It appears Savannah River Site’s embattled mixed-oxide fuel factory will be funded another year, possibly beating back opposition from critics who want the project terminated after several reports showed it was over budget and behind schedule.
The final version of the National Defense Authorization Act, approved Tuesday by a House subcommittee chaired by Rep. Joe Wilson, R-S.C., permits the U.S. Department of Energy to spend $345 million in fiscal year 2016 to “carry out construction and project support activities relating to the MOX facility.”
The spending bill – authored by the House Armed Services Subcommittee on Emerging Threats and Capabilities – has yet to be passed by the Senate, but would likely make it harder for the Obama administration to kill MOX and end growing speculation that the project would be terminated.
“We have not terminated the MOX project,” said Al Stotts, spokesman for the National Nuclear Security Administration, the federal agency overseeing the MOX project for the Energy Department. “Per the direction of Congress, the department is continuing construction of the MOX facility.”
Leacy Burke, Wilson’s press secretary, said the House is expected to vote on the legislation today before it goes to the Senate for approval early next week.
Though Sen. Lindsey Graham of South Carolina, a MOX supporter on the Senate’s Committee on Appropriations, could help secure project funding, the latest conference report of the National Defense Authorization Act does include some MOX spending restrictions.
It stipulates that Energy Secretary Ernest Moniz must submit in his 2017 budget proposal to Congress a cost analysis for MOX that shows how much has been spent and will be spent in the future for construction, design, procurement and site preparation activities for the facility.
It also limits Moniz to spending no more than $5 million of MOX funds for fiscal year 2016 to “conduct an analysis of alternative options” for carrying out the U.S. plutonium disposition program.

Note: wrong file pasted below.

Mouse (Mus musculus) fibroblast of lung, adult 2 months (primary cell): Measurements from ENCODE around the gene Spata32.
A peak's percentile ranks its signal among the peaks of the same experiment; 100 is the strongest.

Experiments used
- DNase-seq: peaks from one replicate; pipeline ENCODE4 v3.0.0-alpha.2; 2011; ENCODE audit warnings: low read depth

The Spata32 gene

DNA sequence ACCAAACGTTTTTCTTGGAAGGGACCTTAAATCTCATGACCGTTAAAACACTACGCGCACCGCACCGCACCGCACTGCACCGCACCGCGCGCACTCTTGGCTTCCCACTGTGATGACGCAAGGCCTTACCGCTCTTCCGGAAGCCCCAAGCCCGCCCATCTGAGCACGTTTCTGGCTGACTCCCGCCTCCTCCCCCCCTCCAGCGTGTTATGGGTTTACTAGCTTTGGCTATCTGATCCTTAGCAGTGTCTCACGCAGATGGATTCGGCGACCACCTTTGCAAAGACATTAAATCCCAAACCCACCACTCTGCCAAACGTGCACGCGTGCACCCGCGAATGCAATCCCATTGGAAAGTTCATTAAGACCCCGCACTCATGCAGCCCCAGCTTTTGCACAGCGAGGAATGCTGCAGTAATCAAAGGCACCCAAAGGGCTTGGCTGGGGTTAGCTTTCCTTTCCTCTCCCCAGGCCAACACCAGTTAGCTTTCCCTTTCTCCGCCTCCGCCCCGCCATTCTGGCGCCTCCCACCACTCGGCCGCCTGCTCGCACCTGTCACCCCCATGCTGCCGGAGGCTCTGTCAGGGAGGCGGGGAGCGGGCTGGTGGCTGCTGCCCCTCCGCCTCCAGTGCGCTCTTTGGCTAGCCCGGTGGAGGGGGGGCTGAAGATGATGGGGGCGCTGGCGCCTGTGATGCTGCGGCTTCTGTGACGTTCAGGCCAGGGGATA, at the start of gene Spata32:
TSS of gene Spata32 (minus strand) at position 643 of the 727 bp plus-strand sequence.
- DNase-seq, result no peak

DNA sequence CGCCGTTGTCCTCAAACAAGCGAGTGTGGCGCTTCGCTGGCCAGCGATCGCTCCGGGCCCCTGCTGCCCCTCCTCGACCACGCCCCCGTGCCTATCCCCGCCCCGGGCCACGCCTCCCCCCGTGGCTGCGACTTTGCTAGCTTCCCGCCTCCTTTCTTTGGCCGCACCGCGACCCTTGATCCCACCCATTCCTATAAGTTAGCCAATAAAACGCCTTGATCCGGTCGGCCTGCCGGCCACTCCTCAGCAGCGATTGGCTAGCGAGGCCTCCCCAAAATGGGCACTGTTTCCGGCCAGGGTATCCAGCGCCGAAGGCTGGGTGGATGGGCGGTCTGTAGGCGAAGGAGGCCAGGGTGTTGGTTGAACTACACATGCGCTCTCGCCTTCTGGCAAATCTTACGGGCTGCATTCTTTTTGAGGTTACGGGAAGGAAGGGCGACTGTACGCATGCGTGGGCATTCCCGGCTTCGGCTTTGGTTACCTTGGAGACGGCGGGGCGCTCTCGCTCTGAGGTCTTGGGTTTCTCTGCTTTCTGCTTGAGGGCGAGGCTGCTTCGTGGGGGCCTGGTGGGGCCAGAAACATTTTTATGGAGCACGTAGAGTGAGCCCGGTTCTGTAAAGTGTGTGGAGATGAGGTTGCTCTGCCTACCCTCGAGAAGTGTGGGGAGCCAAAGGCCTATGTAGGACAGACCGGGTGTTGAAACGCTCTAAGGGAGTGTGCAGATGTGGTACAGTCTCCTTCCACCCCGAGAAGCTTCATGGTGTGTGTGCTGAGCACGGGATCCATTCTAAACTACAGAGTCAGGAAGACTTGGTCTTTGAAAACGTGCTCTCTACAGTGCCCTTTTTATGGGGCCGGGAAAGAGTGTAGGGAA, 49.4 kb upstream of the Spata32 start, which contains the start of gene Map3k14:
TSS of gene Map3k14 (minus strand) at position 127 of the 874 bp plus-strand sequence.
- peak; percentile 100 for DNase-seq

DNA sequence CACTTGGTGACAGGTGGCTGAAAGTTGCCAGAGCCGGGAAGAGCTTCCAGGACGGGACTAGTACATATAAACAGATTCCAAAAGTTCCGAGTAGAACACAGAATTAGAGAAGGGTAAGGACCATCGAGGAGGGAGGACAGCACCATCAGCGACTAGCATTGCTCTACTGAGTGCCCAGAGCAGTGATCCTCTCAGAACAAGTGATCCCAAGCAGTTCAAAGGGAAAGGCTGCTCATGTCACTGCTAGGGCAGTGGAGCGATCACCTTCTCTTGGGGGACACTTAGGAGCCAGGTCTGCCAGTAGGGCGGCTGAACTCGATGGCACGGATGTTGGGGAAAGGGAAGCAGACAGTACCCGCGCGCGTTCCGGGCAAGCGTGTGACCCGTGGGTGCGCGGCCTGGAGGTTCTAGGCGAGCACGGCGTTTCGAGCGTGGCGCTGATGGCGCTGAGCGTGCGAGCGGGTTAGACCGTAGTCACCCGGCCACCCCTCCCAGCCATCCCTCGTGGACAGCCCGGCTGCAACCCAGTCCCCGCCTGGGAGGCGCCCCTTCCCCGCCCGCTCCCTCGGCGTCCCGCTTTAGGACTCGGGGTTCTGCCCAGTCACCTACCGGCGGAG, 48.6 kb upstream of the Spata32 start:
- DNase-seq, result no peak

In 2015, at least three reports were issued on whether MOX is the best option in fulfilling a 2000 treaty the U.S. signed with Russia to dispose of 34 metric tons of weapons-grade plutonium.
In April an initial report by Aerospace Corp., a federally funded research and development center based in California, found it would cost about $47.5 billion to finish building and operate the MOX facility by 2044.
In August, industry experts assembled by Moniz known as the “Red Team” found that MOX would need to increase its annual budget from $400 million now to between $700 million and $800 million in the next two to three years to be viable.
Both studies favored shipping down-blended plutonium to a New Mexico nuclear waste repository for burial as an option that could save the federal government billions.
However, last week, a report by High Bridge Associates, a nuclear construction consulting firm retained by MOX Services Board of Governors, found plant completion is the lowest cost alternative and best solution.If standard practices were used, the report concluded that the total estimated project costs of MOX ($19 billion) would have been nearly comparable at $20 billion for down-blending.
MOX, construction of which started in 2007, was projected to cost $1.7 billion in 1999, but was revised in 2013 to $7.7 billion.